Deakin provides a unique link between VCE teachers and industry professionals.
VCE teachers from across Victoria had the opportunity to connect with Deakin Business School (DBS) academics and leading industry professionals at an innovative professional development day held at Deakin’s Melbourne Burwood Campus.
Offered to VCE business and accounting teachers, the all-day seminar was a first-of-its-kind event for the accounting discipline in Australia.
Dr Luckmika Perera from the Department of Accounting says the aim was to provide key connections and insight for teachers, academics and industry employers.
‘The purpose was to actively engage VCE business teachers with DBS academics and industry professionals. We wanted to assist VCE/secondary sector understand the current challenges and direction of the accounting profession while also providing an opportunity for academics and industry bodes to learn more about the issues faced by secondary school teachers,’ he said.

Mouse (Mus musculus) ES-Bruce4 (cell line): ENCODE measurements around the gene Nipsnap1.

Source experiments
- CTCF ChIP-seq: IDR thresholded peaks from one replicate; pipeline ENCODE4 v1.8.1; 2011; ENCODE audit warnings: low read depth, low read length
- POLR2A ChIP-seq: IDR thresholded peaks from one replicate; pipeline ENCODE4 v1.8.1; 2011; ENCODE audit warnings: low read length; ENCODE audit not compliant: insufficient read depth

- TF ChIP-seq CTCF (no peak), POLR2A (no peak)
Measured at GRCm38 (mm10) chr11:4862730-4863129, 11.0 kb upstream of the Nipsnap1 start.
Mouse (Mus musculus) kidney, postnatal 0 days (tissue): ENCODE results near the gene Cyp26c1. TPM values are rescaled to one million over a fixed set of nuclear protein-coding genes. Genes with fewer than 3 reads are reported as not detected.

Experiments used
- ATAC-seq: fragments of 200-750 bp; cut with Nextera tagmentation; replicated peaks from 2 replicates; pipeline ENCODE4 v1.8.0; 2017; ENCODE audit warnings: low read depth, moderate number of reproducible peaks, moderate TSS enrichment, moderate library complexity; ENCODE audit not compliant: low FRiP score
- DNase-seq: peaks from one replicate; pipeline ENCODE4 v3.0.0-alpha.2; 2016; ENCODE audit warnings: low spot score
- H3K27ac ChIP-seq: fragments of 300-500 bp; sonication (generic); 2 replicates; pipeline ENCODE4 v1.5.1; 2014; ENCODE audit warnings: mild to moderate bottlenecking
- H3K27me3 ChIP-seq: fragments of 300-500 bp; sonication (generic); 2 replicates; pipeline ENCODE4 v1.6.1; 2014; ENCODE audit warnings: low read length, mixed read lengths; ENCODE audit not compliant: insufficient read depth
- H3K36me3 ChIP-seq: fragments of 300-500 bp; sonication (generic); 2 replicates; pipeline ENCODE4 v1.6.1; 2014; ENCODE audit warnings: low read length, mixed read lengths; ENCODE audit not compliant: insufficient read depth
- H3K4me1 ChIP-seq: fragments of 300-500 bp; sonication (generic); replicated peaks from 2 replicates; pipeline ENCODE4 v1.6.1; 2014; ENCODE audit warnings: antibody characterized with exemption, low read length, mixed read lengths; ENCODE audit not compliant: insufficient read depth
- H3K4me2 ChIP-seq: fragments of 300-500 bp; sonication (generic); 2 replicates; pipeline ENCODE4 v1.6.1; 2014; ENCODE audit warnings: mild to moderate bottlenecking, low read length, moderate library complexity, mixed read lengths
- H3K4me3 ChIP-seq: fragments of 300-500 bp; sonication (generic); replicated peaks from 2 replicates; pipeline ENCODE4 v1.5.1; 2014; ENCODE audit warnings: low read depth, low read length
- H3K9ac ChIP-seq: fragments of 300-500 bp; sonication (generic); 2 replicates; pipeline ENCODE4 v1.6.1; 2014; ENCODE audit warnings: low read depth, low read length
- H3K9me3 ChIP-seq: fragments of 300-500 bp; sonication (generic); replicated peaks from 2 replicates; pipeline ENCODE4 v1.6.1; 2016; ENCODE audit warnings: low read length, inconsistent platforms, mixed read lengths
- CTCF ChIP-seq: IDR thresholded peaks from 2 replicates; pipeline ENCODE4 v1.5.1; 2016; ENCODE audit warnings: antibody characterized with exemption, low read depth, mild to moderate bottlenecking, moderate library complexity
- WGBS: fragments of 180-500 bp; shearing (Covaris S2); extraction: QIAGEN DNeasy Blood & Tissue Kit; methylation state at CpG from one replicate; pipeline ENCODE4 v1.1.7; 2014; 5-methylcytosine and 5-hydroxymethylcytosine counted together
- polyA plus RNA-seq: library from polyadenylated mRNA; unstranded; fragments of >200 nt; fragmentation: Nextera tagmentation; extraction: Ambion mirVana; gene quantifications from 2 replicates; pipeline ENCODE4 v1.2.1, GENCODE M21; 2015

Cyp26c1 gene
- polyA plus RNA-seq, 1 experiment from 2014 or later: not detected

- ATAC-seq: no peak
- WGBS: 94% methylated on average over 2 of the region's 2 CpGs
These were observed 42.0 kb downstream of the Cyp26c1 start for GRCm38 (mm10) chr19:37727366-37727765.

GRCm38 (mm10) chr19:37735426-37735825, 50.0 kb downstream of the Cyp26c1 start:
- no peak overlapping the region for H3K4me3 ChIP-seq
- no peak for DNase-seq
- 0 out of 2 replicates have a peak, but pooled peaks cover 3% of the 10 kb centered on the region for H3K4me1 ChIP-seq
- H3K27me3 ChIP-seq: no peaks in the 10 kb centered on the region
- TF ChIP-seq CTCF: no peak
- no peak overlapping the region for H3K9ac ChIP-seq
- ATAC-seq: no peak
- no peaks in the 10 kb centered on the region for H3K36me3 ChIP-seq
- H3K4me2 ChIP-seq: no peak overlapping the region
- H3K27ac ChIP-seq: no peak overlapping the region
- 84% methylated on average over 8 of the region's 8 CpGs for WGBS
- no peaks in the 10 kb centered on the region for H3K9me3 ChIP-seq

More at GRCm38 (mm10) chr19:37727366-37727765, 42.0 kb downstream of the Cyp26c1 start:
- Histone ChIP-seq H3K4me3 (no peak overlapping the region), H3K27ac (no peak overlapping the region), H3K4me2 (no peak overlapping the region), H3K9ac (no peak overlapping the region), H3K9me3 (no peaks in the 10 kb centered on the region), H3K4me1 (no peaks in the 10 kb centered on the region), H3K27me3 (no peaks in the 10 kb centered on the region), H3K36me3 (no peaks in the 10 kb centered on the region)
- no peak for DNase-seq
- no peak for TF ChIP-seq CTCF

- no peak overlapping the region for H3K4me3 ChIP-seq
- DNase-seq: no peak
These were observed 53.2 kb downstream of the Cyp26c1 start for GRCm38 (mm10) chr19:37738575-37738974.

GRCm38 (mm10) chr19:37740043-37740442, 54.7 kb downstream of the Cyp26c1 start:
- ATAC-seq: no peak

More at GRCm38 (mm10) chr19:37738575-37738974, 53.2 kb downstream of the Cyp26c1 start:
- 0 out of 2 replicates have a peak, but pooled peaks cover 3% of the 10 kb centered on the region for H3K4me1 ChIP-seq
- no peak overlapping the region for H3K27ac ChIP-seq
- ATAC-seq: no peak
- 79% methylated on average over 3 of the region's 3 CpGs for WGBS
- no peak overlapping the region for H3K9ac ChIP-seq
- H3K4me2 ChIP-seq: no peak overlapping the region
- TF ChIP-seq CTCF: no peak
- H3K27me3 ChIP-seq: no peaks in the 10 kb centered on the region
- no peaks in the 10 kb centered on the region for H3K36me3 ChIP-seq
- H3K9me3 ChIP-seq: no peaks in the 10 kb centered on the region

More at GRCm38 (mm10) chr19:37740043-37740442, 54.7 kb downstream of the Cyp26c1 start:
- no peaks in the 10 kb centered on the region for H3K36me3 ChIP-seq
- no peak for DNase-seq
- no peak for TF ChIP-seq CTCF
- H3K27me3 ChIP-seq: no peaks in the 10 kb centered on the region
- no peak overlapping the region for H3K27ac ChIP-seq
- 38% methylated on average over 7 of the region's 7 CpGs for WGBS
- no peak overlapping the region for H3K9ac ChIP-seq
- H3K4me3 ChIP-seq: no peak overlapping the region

In his welcome, Professor Mike Ewing (Executive Dean of the Faculty of Business and Law) said he was proud of Deakin’s accounting program which enjoyed a high ranking in student satisfaction, employability and industry connections.
‘It’s an exciting time for accounting – both in Australia and worldwide – and we’re determined to work more closely with schools and industry to find synergy and alignment … Deakin is all about employability.’
Presenting the keynote address, Deakin’s Deputy Vice-Chancellor (Education) Professor Beverley Oliver spoke about the curriculum of the future and the technology rules that will govern the future.
‘Learning now takes place in my space, at my pace, in micro-bytes and on micro-devices,’ she said, adding that universities needed to embed ‘hard and soft skills’ into their commerce degrees and implement clear ways of measuring them.
Prof. Oliver also spoke about the seven new job ‘clusters’ (from a recent report from the Foundation for Young Australians) and stressed the importance of preparing graduates for jobs of the future.
‘These have been identified as the artisans, the generators, the coordinators, the informers, the designers, the carers and the technologist. Education is the pathway to these future work clusters.’